Rainbow Rowell is fast becoming one of my favorite authors, right up there with Melina Marchetta, Markus Zusak and John Green–to list a few off the top of my head. Like them, she creates characters that have heart and humor and frailty. The dialogues fairly crackle with wit and the settings are vividly imagined. But by far, what gets me every time as a reader, are the relationships–those messy, emotional, intense connections that bind the characters and make them memorable. It’s those snarky exchanges between siblings, the misunderstood intentions of a parent, the rock solid empathy of a best friend and the juddering beginnings of a new romance that, in the best hands, make a story sing.
That said, I should be writing this about Rowell’s first YA novel, Eleanor and Park, which has already been heaped with mountains of praise (by John Green, no less) and a Horn Book award to boot. I loved it. I loved the working-class Nebraska setting. I loved Park’s ethnic mix and the fact that his parents were still visibly in love. I loved how Eleanor endured an abusive stepfather as she tried to protect the ones she loved. And, of course, I loved how Eleanor and Park slowly, awkwardly fell in love with each other. I loved (okay, that’s the last time I’m using that word) all the little details Rainbow Rowell put into Eleanor and Park that made it richer and unique and while I certainly recommend Fangirl, it’s with a smidge less enthusiasm.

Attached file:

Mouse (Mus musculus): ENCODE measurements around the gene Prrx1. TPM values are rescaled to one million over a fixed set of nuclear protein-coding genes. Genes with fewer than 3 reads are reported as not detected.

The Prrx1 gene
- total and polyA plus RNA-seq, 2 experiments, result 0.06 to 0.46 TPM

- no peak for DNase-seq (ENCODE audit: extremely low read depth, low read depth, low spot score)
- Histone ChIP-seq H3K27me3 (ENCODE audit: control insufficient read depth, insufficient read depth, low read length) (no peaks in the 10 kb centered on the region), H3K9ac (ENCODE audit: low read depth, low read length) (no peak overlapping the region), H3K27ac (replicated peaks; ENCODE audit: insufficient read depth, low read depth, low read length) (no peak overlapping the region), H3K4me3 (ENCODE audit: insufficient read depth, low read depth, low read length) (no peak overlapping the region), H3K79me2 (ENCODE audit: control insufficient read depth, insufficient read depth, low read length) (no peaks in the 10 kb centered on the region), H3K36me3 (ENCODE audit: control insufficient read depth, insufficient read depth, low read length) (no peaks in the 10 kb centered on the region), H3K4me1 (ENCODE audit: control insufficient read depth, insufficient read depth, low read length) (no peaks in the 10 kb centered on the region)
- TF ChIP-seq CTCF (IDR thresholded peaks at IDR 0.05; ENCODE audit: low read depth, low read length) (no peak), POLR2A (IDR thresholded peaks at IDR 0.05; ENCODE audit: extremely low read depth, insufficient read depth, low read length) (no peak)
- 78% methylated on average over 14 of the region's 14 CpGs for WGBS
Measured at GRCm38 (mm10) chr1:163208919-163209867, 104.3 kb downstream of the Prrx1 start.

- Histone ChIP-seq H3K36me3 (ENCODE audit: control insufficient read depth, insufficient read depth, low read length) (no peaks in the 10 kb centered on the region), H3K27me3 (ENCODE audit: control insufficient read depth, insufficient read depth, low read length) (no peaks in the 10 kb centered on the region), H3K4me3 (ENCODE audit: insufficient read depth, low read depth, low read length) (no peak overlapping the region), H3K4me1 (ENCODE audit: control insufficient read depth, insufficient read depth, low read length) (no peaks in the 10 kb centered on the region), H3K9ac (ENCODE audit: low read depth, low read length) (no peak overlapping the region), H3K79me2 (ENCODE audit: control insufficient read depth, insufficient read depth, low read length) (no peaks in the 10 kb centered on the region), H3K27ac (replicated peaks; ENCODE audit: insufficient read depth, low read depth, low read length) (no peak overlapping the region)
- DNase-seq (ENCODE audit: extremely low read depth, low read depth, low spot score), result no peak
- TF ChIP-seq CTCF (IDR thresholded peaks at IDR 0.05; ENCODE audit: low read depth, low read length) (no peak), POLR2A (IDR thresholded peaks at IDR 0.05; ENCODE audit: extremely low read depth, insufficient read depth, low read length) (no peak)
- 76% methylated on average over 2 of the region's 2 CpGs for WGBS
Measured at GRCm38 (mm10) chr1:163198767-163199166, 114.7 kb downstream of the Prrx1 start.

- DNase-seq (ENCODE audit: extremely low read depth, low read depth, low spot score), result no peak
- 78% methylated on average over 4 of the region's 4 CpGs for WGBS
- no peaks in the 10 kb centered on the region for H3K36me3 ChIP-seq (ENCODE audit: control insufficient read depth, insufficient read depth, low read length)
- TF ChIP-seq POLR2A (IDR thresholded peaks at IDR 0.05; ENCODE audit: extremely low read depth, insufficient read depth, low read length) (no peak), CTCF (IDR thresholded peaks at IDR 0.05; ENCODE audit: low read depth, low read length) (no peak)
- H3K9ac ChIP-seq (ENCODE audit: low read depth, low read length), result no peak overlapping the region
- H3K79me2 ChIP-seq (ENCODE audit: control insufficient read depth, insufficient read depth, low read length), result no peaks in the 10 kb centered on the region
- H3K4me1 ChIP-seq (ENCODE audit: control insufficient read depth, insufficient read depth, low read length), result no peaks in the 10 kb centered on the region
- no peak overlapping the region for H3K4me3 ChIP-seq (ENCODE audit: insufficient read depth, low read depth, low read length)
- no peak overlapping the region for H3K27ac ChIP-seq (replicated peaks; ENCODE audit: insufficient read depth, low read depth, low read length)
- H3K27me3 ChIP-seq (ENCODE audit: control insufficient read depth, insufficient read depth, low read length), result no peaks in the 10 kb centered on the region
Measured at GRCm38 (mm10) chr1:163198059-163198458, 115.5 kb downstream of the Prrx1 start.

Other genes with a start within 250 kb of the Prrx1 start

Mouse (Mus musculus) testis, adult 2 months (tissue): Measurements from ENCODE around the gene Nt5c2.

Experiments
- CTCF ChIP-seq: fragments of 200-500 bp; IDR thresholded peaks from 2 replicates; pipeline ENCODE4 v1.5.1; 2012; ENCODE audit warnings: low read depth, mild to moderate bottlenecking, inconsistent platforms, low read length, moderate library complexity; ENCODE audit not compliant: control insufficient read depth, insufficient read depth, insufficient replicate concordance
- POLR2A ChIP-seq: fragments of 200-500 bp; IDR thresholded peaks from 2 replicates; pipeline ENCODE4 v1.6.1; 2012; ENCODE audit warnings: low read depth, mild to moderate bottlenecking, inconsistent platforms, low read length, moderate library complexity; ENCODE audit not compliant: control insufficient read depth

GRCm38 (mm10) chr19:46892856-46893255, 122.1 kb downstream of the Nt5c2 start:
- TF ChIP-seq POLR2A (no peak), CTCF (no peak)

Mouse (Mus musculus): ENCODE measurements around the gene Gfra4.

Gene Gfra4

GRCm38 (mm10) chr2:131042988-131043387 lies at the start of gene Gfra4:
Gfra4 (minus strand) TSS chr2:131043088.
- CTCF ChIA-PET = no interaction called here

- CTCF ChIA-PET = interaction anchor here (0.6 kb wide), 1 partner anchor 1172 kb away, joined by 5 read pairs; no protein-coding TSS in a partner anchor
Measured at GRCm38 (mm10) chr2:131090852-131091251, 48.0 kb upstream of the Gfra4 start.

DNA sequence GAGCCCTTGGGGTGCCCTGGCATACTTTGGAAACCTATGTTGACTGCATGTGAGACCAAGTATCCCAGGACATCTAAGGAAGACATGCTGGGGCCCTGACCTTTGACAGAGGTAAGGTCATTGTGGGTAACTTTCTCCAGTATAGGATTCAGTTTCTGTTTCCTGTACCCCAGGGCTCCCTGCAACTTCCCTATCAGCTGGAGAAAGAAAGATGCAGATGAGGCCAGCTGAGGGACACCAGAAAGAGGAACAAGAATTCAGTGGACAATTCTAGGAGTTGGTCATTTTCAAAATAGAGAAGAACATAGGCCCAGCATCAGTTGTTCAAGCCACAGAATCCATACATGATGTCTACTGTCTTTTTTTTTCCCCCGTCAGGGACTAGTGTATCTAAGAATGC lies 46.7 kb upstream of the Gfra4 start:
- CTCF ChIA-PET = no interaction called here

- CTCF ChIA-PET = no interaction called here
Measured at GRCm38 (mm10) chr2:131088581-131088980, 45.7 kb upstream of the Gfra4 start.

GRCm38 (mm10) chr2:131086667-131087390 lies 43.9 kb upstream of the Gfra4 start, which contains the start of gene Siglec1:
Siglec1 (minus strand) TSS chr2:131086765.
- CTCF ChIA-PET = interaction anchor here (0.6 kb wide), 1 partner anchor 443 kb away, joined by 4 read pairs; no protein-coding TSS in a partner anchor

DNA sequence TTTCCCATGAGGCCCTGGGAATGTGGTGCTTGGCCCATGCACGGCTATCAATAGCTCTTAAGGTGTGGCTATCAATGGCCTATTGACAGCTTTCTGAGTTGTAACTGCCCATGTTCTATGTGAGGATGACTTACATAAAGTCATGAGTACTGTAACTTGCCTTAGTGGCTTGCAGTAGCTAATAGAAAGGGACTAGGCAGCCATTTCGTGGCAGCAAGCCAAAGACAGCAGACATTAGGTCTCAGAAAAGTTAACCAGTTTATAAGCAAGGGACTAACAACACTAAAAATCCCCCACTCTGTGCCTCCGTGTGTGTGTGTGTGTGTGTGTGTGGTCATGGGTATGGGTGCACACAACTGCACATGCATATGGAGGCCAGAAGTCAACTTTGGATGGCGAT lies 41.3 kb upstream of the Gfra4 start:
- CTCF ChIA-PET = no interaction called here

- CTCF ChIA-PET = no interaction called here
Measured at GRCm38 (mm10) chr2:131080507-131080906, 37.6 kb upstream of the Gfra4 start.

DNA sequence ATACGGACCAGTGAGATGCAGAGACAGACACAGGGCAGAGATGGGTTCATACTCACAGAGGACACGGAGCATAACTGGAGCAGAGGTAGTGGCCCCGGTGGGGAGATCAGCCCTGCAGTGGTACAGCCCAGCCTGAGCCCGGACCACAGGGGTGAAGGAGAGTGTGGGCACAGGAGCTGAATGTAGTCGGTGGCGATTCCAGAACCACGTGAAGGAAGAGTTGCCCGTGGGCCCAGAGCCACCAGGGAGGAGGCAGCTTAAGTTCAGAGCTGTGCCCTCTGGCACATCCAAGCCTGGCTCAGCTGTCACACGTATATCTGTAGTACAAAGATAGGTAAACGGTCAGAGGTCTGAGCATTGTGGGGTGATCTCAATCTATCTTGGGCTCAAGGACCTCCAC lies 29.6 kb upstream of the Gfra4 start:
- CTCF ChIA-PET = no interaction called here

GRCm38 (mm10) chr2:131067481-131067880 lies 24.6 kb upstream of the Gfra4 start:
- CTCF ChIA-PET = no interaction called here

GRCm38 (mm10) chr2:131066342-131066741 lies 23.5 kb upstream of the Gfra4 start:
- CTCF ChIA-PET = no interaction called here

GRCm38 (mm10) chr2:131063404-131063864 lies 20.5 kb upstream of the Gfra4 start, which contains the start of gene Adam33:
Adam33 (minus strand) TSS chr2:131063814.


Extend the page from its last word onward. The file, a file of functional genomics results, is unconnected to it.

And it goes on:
We’re back in Nebraska and there are plenty of relationships to explore in Fangirl: between twin sisters, roommates, parents, and yes, boyfriends, both in our main character’s life and in her fanfiction writing. Cath plays shy second fiddle to her outgoing twin, Wren, except when it comes to writing her popular Simon Snow fanfiction, based on the characters of a magical book series which sounds, not surprisingly, like a thinly veiled Harry Potter. At its best, Fangirl reveals Cath to be a complex, multilayered character who’s smart and capable and especially attuned to the nuances of her manic depressive dad, while also feeling overwhelmed herself as a college freshman away from home.
What was more “meh” for me was the fanfiction itself. Each chapter began with an excerpt from either Cath’s online postings or passages from the Simon Snow books. While the whole “book within a book” concept didn’t play well with me, other readers may like it and it admittedly wasn’t enough to dissuade me from enjoying this novel and Rainbow Rowell’s spot-on interpretation of campus life.